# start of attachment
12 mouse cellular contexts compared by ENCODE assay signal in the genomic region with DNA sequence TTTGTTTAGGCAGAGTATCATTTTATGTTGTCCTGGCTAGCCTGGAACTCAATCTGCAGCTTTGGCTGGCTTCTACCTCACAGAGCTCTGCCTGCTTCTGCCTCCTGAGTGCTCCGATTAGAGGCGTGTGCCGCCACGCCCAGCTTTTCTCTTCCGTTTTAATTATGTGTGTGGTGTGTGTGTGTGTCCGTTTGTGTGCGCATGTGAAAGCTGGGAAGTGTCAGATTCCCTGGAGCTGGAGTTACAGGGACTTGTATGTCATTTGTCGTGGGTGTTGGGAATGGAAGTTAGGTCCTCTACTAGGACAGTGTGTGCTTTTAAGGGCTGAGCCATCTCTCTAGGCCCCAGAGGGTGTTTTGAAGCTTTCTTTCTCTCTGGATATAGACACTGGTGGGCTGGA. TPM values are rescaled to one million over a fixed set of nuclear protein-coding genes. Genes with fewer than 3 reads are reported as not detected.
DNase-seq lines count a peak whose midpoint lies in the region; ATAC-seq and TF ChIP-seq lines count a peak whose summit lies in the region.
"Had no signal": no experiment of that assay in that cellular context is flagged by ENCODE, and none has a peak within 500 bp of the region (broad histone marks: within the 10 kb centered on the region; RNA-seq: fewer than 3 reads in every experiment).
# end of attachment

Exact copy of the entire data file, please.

12 mouse cellular contexts compared by ENCODE assay signal in the genomic region with DNA sequence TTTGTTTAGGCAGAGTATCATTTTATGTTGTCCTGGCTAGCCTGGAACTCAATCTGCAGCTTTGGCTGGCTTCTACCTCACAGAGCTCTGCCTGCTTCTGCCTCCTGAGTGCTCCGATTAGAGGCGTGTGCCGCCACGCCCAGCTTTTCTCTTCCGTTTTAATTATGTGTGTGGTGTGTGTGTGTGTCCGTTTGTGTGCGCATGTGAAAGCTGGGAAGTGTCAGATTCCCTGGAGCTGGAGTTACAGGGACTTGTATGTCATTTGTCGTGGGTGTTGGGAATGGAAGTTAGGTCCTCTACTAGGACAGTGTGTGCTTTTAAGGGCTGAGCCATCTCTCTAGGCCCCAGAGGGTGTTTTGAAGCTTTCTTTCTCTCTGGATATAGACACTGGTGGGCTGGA. TPM values are rescaled to one million over a fixed set of nuclear protein-coding genes. Genes with fewer than 3 reads are reported as not detected.
DNase-seq lines count a peak whose midpoint lies in the region; ATAC-seq and TF ChIP-seq lines count a peak whose summit lies in the region.
"Had no signal": no experiment of that assay in that cellular context is flagged by ENCODE, and none has a peak within 500 bp of the region (broad histone marks: within the 10 kb centered on the region; RNA-seq: fewer than 3 reads in every experiment).